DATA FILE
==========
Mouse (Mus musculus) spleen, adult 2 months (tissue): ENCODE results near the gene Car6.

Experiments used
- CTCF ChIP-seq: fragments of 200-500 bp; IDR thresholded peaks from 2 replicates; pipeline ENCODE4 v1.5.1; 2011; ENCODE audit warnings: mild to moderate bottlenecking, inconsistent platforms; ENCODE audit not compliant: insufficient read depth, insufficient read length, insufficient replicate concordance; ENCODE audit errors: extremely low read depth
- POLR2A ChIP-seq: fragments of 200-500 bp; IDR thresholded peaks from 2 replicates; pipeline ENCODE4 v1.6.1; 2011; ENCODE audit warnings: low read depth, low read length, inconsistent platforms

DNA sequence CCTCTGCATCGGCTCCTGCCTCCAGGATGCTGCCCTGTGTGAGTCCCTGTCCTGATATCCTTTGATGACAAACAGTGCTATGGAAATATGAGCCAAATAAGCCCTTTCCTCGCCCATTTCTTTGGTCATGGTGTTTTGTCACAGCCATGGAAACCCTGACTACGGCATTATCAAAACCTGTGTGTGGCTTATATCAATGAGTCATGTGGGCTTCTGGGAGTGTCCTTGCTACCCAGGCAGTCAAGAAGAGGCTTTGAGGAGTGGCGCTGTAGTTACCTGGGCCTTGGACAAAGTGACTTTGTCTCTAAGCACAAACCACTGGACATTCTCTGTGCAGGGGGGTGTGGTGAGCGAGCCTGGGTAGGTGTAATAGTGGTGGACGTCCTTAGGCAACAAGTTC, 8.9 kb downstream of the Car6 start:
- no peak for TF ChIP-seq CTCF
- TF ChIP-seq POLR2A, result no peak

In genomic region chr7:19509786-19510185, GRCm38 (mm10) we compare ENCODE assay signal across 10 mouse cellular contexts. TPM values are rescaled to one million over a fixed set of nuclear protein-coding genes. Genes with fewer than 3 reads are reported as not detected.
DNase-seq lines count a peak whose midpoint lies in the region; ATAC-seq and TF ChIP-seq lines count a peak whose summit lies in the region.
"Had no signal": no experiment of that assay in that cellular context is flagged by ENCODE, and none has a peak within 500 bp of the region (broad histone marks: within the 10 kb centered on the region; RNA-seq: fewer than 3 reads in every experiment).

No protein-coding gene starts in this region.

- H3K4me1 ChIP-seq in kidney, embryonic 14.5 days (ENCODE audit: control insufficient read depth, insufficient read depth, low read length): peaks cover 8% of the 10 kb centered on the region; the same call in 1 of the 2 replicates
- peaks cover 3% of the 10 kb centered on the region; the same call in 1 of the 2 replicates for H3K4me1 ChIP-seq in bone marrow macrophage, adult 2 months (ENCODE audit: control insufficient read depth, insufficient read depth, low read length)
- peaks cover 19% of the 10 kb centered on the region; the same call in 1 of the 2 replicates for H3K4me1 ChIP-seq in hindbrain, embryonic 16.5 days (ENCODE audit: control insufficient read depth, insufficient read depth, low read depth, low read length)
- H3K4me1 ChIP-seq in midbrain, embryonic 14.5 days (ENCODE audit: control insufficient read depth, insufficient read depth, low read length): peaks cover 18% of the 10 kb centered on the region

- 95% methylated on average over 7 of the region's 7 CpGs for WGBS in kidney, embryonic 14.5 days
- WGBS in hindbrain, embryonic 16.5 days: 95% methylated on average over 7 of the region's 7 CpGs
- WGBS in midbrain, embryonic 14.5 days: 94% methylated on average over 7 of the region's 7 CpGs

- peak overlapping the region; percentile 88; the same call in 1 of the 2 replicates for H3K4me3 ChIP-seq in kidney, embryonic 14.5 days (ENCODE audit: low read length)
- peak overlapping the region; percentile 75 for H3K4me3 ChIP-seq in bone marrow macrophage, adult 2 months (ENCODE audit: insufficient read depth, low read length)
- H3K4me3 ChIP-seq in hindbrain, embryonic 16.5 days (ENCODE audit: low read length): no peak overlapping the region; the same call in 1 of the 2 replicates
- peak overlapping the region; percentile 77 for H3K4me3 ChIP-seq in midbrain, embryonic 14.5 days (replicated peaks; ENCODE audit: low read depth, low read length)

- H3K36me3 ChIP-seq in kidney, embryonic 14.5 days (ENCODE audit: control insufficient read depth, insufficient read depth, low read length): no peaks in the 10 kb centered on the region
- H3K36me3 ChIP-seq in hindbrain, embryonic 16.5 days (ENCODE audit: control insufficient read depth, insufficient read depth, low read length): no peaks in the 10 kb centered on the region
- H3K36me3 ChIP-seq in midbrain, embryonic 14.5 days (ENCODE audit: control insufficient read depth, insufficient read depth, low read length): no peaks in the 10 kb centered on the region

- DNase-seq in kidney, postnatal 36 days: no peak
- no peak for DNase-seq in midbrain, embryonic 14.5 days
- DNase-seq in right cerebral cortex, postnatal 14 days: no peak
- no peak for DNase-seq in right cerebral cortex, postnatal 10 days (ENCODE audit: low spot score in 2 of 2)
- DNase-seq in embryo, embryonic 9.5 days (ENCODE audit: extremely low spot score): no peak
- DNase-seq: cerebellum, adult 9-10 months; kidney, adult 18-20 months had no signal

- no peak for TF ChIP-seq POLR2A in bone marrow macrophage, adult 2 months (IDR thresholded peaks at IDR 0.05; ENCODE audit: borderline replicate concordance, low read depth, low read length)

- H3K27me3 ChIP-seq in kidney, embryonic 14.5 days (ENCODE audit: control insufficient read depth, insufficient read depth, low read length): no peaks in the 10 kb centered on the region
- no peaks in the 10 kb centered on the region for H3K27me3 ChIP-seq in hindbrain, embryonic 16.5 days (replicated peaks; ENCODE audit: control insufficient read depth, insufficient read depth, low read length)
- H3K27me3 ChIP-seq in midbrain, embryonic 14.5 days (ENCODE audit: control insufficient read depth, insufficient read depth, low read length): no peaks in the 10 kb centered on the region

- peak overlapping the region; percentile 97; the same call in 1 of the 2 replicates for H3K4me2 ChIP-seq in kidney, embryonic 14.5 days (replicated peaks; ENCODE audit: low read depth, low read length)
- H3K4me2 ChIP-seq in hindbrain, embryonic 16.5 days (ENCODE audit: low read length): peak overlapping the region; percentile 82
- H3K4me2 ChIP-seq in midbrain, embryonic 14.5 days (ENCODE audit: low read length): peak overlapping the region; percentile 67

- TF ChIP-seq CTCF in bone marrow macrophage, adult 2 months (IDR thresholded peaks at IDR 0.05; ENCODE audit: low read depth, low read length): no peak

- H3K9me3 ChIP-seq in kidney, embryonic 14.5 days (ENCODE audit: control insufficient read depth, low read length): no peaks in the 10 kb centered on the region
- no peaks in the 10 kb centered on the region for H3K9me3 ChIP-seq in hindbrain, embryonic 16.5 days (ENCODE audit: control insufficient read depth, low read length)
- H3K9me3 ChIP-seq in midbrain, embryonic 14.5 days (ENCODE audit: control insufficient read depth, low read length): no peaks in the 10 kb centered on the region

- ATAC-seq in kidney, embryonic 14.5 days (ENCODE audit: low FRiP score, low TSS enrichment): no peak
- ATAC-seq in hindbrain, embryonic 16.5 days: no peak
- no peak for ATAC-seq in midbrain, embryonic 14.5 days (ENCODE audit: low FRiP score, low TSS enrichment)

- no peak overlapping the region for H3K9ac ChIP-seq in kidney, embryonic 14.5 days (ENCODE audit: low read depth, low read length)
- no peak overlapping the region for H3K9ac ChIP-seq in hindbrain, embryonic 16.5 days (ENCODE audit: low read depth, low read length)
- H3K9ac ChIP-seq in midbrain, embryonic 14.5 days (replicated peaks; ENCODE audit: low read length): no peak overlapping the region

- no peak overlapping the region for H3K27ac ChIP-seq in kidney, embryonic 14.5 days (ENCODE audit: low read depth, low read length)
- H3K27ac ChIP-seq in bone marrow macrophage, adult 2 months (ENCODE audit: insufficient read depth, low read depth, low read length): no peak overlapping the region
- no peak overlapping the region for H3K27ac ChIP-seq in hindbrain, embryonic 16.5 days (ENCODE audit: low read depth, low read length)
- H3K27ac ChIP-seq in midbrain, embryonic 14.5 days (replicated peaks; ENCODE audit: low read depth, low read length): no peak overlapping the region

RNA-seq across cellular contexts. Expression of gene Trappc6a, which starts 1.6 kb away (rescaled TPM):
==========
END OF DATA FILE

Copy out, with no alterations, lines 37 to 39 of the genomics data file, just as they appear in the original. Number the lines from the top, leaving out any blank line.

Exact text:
- H3K4me2 ChIP-seq in hindbrain, embryonic 16.5 days (ENCODE audit: low read length): peak overlapping the region; percentile 82
- H3K4me2 ChIP-seq in midbrain, embryonic 14.5 days (ENCODE audit: low read length): peak overlapping the region; percentile 67

- TF ChIP-seq CTCF in bone marrow macrophage, adult 2 months (IDR thresholded peaks at IDR 0.05; ENCODE audit: low read depth, low read length): no peak